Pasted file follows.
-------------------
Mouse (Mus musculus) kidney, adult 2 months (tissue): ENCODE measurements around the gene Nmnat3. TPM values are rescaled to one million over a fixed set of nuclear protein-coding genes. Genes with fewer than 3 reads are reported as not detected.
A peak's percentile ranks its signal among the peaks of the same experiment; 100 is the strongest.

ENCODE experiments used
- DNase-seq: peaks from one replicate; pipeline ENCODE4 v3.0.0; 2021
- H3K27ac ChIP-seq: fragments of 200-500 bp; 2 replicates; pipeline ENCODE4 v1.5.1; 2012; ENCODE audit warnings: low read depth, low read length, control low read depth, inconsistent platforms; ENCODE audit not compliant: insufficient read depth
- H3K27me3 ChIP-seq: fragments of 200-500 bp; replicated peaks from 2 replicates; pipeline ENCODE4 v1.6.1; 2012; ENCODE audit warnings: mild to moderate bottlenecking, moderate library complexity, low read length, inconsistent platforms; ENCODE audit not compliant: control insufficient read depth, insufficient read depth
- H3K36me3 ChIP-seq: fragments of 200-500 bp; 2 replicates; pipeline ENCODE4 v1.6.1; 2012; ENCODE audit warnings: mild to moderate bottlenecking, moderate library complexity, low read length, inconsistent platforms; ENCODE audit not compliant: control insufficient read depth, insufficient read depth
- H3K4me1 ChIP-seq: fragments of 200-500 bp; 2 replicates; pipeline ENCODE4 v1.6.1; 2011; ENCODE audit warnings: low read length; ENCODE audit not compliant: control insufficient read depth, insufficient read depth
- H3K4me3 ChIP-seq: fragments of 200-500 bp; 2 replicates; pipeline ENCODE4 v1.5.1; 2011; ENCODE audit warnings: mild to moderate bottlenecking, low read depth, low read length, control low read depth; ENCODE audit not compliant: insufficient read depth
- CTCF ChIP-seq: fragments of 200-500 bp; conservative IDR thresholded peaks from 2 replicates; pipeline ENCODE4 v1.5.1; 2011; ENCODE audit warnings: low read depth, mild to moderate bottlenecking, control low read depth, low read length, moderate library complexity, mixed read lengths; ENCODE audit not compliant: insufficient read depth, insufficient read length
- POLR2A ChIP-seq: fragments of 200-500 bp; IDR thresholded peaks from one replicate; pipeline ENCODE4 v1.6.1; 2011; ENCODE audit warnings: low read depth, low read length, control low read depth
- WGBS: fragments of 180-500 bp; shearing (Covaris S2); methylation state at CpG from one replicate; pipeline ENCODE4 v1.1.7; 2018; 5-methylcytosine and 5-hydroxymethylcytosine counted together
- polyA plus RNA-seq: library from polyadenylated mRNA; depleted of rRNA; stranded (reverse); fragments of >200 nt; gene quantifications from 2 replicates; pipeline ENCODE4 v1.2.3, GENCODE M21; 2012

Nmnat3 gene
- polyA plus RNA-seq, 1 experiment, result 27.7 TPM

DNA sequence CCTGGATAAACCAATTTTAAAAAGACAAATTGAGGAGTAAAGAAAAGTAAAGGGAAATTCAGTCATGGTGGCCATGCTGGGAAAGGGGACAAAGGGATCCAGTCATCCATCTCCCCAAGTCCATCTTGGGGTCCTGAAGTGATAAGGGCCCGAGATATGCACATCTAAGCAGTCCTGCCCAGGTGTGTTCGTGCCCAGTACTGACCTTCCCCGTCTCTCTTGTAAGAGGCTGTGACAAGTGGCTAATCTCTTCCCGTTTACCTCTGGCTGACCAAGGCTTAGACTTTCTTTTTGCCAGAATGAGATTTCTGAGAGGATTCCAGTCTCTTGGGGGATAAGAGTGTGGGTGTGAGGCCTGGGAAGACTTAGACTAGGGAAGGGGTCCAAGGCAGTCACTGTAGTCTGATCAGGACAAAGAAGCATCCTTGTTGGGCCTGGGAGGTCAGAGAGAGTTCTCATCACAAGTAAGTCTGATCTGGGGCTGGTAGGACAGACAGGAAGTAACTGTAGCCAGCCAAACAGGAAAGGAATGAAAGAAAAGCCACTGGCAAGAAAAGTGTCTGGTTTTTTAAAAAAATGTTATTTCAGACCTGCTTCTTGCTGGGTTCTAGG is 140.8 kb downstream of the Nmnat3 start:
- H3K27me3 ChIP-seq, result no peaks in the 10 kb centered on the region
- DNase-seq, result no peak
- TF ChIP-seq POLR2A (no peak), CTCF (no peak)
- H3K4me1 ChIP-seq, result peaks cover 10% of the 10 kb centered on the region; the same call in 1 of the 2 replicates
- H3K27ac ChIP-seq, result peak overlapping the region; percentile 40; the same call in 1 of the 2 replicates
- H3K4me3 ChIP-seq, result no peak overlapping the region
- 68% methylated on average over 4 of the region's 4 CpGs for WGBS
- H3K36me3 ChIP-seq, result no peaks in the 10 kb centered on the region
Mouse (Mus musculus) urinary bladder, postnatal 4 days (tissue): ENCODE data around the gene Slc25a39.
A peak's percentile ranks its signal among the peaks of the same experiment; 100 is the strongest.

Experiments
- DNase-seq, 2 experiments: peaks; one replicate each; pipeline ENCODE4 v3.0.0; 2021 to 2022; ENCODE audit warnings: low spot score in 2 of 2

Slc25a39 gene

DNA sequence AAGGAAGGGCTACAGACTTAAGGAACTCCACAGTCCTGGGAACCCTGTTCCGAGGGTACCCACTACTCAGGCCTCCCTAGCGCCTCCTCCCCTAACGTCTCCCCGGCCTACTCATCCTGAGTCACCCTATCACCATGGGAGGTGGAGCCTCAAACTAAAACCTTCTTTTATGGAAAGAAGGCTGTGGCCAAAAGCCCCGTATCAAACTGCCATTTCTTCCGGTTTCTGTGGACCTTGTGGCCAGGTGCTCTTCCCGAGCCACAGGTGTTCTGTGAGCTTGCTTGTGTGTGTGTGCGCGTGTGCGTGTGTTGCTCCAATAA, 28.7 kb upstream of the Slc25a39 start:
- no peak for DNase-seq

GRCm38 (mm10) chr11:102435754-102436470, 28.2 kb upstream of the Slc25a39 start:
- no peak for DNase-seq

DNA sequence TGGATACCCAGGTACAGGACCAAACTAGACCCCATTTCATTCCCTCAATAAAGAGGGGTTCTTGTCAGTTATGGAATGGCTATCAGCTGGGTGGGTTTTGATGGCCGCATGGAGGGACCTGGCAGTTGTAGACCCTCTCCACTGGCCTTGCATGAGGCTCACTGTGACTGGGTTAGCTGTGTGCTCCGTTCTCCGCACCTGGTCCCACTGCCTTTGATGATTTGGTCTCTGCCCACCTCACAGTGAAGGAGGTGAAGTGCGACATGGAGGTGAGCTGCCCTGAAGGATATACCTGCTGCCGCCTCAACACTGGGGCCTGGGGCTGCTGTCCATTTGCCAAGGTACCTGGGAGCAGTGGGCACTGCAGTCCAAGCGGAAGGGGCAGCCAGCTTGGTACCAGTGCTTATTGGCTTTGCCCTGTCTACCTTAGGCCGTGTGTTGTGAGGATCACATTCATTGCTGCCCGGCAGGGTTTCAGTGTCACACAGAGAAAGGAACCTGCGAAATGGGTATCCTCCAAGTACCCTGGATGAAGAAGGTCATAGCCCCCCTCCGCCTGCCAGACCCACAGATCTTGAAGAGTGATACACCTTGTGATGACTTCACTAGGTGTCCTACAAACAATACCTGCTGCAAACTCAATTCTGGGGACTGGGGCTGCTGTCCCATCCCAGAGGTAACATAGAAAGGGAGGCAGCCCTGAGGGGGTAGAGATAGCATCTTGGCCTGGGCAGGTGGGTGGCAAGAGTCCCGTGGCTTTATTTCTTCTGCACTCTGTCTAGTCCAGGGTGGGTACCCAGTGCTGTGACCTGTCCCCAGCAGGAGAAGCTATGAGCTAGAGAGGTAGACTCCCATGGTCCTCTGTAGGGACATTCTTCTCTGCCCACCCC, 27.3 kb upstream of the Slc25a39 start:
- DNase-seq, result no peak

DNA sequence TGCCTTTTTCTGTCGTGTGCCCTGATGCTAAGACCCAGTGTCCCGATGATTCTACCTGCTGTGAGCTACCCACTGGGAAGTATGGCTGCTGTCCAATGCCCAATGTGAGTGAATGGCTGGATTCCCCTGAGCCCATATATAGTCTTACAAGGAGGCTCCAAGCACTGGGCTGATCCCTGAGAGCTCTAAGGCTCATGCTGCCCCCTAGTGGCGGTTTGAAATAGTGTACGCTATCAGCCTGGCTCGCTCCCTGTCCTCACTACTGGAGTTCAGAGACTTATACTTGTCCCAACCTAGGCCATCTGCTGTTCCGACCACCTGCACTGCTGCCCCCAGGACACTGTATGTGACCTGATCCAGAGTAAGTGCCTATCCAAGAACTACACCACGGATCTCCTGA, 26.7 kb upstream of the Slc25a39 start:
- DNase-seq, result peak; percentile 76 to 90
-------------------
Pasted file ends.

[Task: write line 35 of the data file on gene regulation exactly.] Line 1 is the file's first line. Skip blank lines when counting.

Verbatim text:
- DNase-seq, result no peak